ISSN 2330-717X

Russia Has More People Behind Bars Than Any European Country Both Absolutely And Relative To Population – OpEd

By

Even though Moscow has reduced Russia’s prison population by almost a third over the last decade, the country still has more prisoners both absolutely and relative to population than its neighbors or than any European country, according to a new University of Lausanne study prepared for the Council of Europe.

At present, the study says, Russia has 602,176 people behind bars or in camps, a figure equal to 418.3 per 100,000. No other country in the survey has as many or as many per capita: the Russian figure is nearly twice that of Azerbaijan and four times that of European countries (vedomosti.ru/politics/articles/2019/04/02/798027-rossii-dolshe-deshevle).

And while Russia spends more on its prison system than any other country in the survey – 3.9 billion euros (4.8 billion US dollars), it spends less to feed its inmates, only 2.5 euros (3 US dollars) a day, compared to an all-European average of 66.5 euros (80 US dollars).  Even Azerbaijan, Moldova and Georgia spend more than Russia does

In European countries, the average time in prison “does not exceed 8.2 months,” and only 1.2 percent of prisoners are serving life sentences. In Russia, however, the majority of prisoners will be behind bars five to ten years, although those sentenced to life imprisonment currently number less than one percent.

Finally, the study finds, those behind bars in Russia are two times more likely to die there, with 51 deaths among 10,000 prisoners every year. Of these, five are suicides.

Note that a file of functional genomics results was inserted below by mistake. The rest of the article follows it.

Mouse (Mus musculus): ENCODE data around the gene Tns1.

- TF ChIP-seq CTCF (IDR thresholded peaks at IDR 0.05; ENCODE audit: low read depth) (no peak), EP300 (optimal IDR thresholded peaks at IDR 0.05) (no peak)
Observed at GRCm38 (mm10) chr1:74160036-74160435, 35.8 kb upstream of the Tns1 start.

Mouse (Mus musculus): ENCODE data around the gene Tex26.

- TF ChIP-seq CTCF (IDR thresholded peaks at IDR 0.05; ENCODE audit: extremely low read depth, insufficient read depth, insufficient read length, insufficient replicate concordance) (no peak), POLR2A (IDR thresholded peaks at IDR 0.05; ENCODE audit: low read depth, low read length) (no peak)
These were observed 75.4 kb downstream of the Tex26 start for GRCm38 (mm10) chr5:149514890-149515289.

Please Donate Today
Did you enjoy this article? Then please consider donating today to ensure that Eurasia Review can continue to be able to provide similar content.

Paul Goble

Paul Goble

Paul Goble is a longtime specialist on ethnic and religious questions in Eurasia. Most recently, he was director of research and publications at the Azerbaijan Diplomatic Academy. Earlier, he served as vice dean for the social sciences and humanities at Audentes University in Tallinn and a senior research associate at the EuroCollege of the University of Tartu in Estonia. He has served in various capacities in the U.S. State Department, the Central Intelligence Agency and the International Broadcasting Bureau as well as at the Voice of America and Radio Free Europe/Radio Liberty and at the Carnegie Endowment for International Peace. Mr. Goble maintains the Window on Eurasia blog and can be contacted directly at [email protected] .

Leave a Reply

Your email address will not be published. Required fields are marked *

This site uses Akismet to reduce spam. Learn how your comment data is processed.